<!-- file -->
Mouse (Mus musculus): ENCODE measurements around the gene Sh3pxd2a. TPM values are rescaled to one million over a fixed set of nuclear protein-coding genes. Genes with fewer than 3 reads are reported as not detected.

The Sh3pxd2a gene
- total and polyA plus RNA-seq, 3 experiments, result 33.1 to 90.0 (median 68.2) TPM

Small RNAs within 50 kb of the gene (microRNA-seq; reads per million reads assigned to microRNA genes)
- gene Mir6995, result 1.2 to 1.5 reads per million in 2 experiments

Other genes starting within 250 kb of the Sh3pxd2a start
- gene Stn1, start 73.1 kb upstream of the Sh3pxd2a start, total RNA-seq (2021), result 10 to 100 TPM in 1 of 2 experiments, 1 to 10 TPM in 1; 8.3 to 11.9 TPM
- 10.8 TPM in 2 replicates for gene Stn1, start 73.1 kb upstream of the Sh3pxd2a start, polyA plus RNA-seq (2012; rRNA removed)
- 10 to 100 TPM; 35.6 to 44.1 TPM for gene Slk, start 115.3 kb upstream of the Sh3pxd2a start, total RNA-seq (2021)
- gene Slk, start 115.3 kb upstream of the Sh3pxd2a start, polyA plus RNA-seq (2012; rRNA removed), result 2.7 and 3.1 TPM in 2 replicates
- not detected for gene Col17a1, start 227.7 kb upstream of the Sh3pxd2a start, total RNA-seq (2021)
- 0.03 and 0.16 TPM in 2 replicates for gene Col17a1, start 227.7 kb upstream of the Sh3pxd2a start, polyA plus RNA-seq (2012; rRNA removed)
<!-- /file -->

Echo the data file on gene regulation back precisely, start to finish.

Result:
Mouse (Mus musculus): ENCODE measurements around the gene Sh3pxd2a. TPM values are rescaled to one million over a fixed set of nuclear protein-coding genes. Genes with fewer than 3 reads are reported as not detected.

The Sh3pxd2a gene
- total and polyA plus RNA-seq, 3 experiments, result 33.1 to 90.0 (median 68.2) TPM

Small RNAs within 50 kb of the gene (microRNA-seq; reads per million reads assigned to microRNA genes)
- gene Mir6995, result 1.2 to 1.5 reads per million in 2 experiments

Other genes starting within 250 kb of the Sh3pxd2a start
- gene Stn1, start 73.1 kb upstream of the Sh3pxd2a start, total RNA-seq (2021), result 10 to 100 TPM in 1 of 2 experiments, 1 to 10 TPM in 1; 8.3 to 11.9 TPM
- 10.8 TPM in 2 replicates for gene Stn1, start 73.1 kb upstream of the Sh3pxd2a start, polyA plus RNA-seq (2012; rRNA removed)
- 10 to 100 TPM; 35.6 to 44.1 TPM for gene Slk, start 115.3 kb upstream of the Sh3pxd2a start, total RNA-seq (2021)
- gene Slk, start 115.3 kb upstream of the Sh3pxd2a start, polyA plus RNA-seq (2012; rRNA removed), result 2.7 and 3.1 TPM in 2 replicates
- not detected for gene Col17a1, start 227.7 kb upstream of the Sh3pxd2a start, total RNA-seq (2021)
- 0.03 and 0.16 TPM in 2 replicates for gene Col17a1, start 227.7 kb upstream of the Sh3pxd2a start, polyA plus RNA-seq (2012; rRNA removed)